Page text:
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updated: 8/24/2012 12:29 PM

Kane to change code on employee raises after lawsuit

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With one Kane County Board member calling a pending lawsuit against Chairman Karen McConnaughay a patriotic act, a committee of officials developed a change to county code that goes directly to the root of why the lawsuit was filed in the first place.

Jim MacRunnels, a political rival of McConnaughay, filed a lawsuit about raises the chairman gave during department reorganizations. MacRunnels contends the raises to the department heads will ultimately cost taxpayers millions of dollars in a move never agreed to by the county board. McConnaughay has said the reorganization saved taxpayers millions by eliminating 100 government jobs. She believes board members approved that plan several times in passing numerous county budgets.

In taking up a revision of the county code governing the raises in question, Kane County Assistant State's Attorney Joe Cullen said clarity is needed.

"This section of the county code is really ambiguous," Cullen said. "It is really hard to understand how employees' salaries are set. We should redraft it so everyone knows what it means."

But board members didn't favor Cullen's initial revision plan. His plan would've left department head raises as a matter for the county board chairman and the county board's Executive Committee to decide. That would leave about half the county board without a say.

Instead, board members said they are fine with the chairman initiating department head raises. That proposal would then come to the county board committee that deals most directly with the department head in question. If that committee agrees, then the raise would follow the normal committee process of going to Finance Committee and Executive Committee before a final vote by the full county board.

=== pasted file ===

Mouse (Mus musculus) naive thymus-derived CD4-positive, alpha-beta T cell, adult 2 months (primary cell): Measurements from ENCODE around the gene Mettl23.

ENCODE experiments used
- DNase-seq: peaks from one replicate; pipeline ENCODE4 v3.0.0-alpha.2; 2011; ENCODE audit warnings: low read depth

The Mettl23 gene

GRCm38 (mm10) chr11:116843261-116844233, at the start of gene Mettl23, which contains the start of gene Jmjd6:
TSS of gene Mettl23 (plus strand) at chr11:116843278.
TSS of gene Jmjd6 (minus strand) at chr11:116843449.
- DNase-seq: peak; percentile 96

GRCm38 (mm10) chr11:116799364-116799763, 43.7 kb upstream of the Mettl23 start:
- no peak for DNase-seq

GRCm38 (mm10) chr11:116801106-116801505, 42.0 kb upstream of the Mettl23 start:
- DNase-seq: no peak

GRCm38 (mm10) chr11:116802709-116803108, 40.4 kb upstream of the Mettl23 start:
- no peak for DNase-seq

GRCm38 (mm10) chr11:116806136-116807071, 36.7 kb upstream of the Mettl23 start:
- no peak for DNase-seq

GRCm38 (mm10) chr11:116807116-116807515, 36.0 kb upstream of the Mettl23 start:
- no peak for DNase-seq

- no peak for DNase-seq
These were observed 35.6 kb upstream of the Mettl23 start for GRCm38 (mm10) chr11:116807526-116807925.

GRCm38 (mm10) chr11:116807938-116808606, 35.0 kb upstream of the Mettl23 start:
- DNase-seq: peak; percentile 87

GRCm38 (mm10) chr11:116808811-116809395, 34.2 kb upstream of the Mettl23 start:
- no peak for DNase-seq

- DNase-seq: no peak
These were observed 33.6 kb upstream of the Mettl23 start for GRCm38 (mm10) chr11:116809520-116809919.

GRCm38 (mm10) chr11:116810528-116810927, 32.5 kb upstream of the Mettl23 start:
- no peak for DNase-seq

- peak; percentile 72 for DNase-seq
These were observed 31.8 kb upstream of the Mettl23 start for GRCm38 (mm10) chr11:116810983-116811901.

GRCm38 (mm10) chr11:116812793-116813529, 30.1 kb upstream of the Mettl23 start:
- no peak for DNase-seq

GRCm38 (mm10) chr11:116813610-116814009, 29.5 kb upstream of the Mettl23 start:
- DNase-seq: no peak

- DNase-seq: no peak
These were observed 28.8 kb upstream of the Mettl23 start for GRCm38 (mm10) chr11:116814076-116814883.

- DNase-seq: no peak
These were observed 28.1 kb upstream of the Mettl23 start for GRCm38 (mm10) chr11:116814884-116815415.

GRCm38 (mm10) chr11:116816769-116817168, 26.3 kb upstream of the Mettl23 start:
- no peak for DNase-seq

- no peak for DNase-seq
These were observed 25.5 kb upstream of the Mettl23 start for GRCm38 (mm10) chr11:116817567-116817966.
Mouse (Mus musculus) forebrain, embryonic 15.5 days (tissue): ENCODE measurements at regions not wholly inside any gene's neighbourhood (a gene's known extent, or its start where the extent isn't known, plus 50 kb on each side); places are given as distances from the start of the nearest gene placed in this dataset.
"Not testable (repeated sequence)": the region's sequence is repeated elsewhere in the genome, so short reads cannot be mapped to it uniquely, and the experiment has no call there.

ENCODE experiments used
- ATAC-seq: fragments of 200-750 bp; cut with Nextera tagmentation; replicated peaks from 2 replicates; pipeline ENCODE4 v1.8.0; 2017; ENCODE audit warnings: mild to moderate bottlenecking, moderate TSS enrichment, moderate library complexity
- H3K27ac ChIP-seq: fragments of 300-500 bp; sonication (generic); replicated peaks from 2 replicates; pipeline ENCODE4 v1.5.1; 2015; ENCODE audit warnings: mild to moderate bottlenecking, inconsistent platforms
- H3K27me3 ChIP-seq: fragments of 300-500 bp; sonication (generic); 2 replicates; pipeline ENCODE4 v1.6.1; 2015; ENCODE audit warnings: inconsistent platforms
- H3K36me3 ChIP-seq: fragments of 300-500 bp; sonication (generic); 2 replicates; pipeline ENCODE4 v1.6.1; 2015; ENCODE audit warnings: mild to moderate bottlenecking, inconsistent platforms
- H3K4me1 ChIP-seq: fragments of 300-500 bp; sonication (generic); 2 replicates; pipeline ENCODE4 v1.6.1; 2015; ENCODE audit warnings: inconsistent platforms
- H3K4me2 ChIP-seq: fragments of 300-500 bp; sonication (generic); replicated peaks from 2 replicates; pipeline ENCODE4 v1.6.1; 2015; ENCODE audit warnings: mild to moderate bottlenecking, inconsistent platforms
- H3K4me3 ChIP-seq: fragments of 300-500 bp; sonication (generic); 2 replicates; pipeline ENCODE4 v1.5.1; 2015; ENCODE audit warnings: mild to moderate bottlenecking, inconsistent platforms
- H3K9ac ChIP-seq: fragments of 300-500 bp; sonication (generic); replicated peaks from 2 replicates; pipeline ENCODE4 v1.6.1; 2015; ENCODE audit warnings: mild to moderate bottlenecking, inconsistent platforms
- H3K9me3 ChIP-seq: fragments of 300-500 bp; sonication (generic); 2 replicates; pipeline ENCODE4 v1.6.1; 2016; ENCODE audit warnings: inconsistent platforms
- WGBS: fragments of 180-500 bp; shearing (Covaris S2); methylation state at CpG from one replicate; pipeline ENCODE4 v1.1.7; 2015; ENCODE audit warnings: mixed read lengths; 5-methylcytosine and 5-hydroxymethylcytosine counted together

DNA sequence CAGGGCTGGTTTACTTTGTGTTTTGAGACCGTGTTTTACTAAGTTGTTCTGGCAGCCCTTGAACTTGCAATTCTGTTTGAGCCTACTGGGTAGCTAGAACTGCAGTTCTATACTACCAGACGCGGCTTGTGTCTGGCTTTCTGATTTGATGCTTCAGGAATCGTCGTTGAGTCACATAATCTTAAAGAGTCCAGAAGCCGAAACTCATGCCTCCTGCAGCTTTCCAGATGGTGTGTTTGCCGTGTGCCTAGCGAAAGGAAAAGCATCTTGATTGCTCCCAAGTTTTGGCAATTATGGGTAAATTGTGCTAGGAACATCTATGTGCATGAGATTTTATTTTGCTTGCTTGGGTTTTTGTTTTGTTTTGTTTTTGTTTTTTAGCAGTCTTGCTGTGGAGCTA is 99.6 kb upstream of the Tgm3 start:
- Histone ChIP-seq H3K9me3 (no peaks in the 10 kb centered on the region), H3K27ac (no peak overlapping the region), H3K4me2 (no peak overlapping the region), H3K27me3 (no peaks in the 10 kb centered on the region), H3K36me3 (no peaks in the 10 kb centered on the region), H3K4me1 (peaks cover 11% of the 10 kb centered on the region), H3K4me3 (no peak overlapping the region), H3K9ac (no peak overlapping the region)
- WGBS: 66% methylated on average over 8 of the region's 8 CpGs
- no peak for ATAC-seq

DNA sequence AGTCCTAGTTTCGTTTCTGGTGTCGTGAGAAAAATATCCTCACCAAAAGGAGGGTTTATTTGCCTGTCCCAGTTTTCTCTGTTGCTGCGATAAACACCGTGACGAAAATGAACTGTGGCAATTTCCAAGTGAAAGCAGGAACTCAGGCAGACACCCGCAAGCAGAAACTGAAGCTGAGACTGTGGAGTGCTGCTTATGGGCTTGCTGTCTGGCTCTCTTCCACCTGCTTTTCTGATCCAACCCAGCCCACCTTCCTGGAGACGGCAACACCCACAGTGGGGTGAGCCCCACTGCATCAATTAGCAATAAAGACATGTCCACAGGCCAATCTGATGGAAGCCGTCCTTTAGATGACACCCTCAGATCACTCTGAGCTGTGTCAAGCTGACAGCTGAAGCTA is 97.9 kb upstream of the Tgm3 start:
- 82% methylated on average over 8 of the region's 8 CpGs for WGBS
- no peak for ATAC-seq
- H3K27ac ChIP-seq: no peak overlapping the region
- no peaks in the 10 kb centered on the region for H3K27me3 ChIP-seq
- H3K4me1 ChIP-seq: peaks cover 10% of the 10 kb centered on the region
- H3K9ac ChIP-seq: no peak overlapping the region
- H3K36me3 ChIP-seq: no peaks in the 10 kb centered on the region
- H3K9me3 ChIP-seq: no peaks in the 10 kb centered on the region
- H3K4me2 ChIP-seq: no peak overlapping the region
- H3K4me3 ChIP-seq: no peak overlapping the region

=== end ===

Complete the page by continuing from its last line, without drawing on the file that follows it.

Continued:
Board Member Hollie Lindgren said she hopes this proposed change eliminates any future lawsuits about pay raises. While not naming MacRunnels, she criticized his decision to force the county to spend tax dollars on fighting a lawsuit about the raises.

"I'm hoping that no one ever does this again, and they do the right thing and approach us and give us a chance to make these changes," Lindgren said.

Not every board member shared that view. Bonnie Kunkel said she still wasn't a fan of the new proposal because it involves the chairman still being the initial source of raises.

"Jim MacRunnels was a patriot in bringing this lawsuit," Kunkel said. "He did it in order to restore the power to the board. Think about what you're doing when you give the chairman the ability to set the salaries for your department heads. Only the chairman has the ability to give raises. Who do you expect the department heads to listen to? And who's secrets do you expect your department heads to sometimes keep? If you, as the board, want to maintain your power and maintain the integrity of your relationship with department heads, the board must retain this power."

Drew Frasz, the county board member overseeing the code revision, disagreed. He said he has no issue with the chairman being the initiator for raise discussions. But allowing for a full committee process review eliminates the chairman as the sole source for raise decisions, he said.

"With these changes, I think we've allowed for a system that has checks and balances on every level," Frasz said.

The proposed code revision still needs approval by the full county board before becoming the new law.

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